United to Lease 757s From Boeing : Orders 30 Planes, Takes Options on 30 in $2-Billion Deal

Times Staff Writer

United Airlines said Thursday that it has ordered 30 Boeing 757-200 airliners and taken options on 30 more in a deal that is worth more than $2 billion and is notable for the fact that United will lease, not own, the planes.

It was the third recent large order for Boeing aircraft: Ten days ago, International Lease Finance of Beverly Hills ordered 100 planes of various types and took options on another 24. The aircraft-leasing firm reportedly will pay about $4.6 billion for the 124 planes. On Wednesday, American Airlines announced that it will buy 50 757s, worth more than $2 billion, and take options on another 50 at the same price.

A New Name

United Chairman Stephen M. Wolf said Thursday that United itself had placed the order for the planes with Boeing but will not actually purchase them. Between now and the time of delivery, the airline company will make arrangements with a consortium of financial institutions that will buy the planes and lease them to United.


Although Wolf would not identify the lessors and declined to give financial details, he said the airline would lease the planes for between 18 and 20 years. United owns 85% of its airplanes and leases the rest, he said, adding that most other airlines lease a much higher proportion of their planes.

Announcement of the deal was made at the annual meeting of Allegis Corp., the airline’s parent company. In other business at the meeting, shareholders, as expected, voted to change the name of the corporation to UAL Corp., a reflection of the fact that the company has sold off the non-airline subsidiaries it had acquired in recent years.

After the vote-count, Wolf removed an Allegis sign from the lectern and put up one saying UAL Corp. The crowd of 300 shareholders, many of whom were employees, cheered and applauded, obviously delighted that their company is once again simply an airline concern.

The new 757s have a list price of around $45 million each but are selling for between $36 million and $37 million because until recently they have not been sought with much eagerness by airlines. But now they have suddenly become hot sellers.

The Associated Press, reporting from Boeing headquarters in Seattle, quoted Boeing spokesman Jim Boynton as saying: “It’s been a very pleasant week, hasn’t it?”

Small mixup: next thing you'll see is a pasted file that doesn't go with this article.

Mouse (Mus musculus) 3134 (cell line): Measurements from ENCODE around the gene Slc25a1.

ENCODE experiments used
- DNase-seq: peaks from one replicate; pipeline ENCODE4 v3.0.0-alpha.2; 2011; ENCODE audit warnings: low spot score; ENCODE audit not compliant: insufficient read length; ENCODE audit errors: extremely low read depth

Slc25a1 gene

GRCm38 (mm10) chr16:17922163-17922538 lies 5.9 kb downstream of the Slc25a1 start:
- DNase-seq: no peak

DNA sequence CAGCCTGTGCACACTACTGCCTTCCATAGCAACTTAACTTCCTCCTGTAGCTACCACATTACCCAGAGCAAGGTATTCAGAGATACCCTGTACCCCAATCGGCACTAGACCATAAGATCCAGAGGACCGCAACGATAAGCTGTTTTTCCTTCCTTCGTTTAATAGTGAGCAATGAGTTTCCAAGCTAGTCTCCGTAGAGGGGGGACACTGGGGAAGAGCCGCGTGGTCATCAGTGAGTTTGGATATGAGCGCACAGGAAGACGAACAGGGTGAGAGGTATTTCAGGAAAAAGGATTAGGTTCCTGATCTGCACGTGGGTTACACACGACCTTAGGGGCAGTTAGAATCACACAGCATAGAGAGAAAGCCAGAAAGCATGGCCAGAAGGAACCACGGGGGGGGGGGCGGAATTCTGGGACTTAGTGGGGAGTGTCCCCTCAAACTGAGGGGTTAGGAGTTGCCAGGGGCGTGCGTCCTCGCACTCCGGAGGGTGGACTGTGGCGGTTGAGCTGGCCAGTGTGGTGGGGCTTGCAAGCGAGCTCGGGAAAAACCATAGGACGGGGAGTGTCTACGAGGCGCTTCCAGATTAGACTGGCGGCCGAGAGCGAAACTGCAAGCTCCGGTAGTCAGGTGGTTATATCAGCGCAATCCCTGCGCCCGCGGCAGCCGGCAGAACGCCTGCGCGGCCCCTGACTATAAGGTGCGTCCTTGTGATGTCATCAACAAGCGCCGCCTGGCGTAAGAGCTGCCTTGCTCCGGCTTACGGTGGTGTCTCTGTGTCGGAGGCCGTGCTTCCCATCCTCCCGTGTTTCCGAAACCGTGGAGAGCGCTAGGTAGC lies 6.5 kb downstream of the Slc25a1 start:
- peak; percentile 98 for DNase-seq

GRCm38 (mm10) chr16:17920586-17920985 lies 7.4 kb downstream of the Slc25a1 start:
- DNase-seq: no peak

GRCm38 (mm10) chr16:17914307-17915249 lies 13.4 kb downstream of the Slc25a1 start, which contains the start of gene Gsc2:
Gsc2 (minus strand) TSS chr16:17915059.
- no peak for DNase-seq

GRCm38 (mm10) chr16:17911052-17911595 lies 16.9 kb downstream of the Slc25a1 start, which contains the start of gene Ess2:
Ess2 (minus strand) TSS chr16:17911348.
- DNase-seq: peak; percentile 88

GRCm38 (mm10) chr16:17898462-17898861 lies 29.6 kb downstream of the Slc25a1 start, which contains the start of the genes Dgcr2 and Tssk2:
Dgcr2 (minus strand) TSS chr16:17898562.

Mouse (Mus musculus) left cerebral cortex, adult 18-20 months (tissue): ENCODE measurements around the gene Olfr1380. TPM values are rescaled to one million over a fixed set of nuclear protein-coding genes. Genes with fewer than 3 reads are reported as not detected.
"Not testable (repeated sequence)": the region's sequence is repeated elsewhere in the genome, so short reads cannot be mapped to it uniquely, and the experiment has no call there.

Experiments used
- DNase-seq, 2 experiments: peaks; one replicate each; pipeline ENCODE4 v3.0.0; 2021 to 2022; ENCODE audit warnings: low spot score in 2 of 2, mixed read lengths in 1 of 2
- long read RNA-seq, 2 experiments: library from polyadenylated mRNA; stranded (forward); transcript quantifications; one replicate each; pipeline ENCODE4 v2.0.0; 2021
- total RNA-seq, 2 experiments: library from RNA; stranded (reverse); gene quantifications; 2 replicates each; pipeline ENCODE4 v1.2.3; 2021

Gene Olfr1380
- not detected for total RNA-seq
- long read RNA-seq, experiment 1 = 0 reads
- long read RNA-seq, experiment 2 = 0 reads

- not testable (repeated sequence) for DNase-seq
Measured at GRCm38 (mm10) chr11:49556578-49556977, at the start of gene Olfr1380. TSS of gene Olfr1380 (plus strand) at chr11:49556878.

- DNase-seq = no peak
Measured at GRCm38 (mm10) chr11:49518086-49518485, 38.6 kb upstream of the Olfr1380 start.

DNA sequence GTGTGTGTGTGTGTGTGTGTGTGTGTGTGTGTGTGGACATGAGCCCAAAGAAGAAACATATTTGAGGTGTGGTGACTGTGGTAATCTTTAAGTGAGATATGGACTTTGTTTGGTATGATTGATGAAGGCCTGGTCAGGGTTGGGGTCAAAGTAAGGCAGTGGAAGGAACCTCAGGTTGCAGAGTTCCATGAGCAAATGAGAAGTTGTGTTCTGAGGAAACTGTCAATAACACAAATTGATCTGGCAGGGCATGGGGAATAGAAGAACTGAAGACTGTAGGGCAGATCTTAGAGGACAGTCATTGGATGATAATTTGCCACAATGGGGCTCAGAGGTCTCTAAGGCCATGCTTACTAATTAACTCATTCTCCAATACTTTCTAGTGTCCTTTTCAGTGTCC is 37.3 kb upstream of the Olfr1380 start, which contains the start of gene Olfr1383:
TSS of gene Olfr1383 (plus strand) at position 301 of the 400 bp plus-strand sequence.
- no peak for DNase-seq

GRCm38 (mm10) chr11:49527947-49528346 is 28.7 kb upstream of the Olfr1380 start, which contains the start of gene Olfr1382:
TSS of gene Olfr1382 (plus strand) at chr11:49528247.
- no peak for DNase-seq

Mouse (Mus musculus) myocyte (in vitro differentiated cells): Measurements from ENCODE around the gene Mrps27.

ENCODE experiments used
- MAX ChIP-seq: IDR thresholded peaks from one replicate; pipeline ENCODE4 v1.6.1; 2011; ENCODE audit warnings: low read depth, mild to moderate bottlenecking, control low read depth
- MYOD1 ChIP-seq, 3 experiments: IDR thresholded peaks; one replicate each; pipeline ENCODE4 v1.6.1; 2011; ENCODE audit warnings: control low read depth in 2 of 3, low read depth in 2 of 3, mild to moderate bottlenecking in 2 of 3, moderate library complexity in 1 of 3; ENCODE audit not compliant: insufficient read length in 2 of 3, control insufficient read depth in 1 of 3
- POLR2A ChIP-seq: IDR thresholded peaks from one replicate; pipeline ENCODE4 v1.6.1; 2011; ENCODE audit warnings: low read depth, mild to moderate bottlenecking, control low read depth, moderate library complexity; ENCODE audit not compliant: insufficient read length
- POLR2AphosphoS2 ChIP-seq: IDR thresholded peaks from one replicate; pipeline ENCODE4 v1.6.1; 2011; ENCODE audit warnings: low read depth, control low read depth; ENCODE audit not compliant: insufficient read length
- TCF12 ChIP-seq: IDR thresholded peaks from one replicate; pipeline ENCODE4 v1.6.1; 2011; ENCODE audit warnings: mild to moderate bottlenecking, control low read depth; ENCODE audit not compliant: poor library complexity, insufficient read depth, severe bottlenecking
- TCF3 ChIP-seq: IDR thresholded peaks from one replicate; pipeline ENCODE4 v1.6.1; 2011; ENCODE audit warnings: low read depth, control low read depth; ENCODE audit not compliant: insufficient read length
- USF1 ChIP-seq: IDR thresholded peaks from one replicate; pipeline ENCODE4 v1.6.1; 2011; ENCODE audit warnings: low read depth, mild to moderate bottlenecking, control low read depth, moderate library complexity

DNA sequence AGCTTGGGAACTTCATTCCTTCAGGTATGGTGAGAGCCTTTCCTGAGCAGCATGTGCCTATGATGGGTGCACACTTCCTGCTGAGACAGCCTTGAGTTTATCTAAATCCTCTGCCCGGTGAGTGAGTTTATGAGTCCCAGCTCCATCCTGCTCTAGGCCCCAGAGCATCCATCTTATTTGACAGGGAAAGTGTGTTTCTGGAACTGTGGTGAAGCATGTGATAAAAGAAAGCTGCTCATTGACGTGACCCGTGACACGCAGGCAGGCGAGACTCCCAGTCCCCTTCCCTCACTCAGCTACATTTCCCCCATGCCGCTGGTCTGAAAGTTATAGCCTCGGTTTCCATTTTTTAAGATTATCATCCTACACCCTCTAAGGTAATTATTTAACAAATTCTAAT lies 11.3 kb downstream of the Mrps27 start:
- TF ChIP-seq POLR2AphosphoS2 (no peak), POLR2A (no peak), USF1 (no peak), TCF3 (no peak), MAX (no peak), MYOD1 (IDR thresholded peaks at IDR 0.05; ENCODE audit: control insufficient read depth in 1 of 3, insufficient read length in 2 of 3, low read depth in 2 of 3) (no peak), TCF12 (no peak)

The twin-jet, medium-range 757s that will join United’s fleet will be equipped with U.S.-made Pratt & Whitney engines and will replace the airline’s aging DC-8 airliners, which will be sold, Wolf said. “The 757 order is part of our ongoing fleet modernization effort aimed at improving overall fleet efficiency,” he added.

United expects to take delivery of the first of the 757s in August, 1989, and will receive five more later in 1989. The airline will get another 21 planes in 1990, with the remaining three to be delivered in 1991. United now operates 387 airplanes.

A major reason the company cited for ordering the 757s is the plane’s fuel efficiency. On a typical United transcontinental route--from Washington Dulles to San Francisco, for example--the twin-engine 757s will burn 34% less fuel than the older, four-engine DC-8s.

The company said it has an agreement in principle to sell its 29 DC-8-71s, built by McDonnell Douglas, to GPA Corp., a U.S. subsidiary of GPA Group Ltd., an aircraft-leasing firm based in Shannon, Ireland. The U.S. subsidiary is headquartered in Stamford, Conn.

Industry sources said that such DC-8s are selling for $10 million to $15 million and are likely to be used in the future by air cargo firms.

Wolf also told the shareholders that business is so brisk that United is having trouble meeting the demand for seats on its airplanes, both on its Pacific routes and within the United States. For that reason, he said, United needs still more aircraft in addition to the 757s.

“We don’t have enough product to go around,” he said. “We are not responding to demand.” He said United has one of the highest load factors in the industry, flying with its planes an average of 67.7% full in April, for example.

How quickly the airline purchases additional planes and how many it will buy depends greatly on its profitability, Wolf added: “Clearly we are going to acquire new aircraft. If our earnings are modest, I would assume our fleet expansion would be modest. But if our earnings are somewhat consistent and significant, we will use a large percentage of these earnings to expand and modernize our fleet.”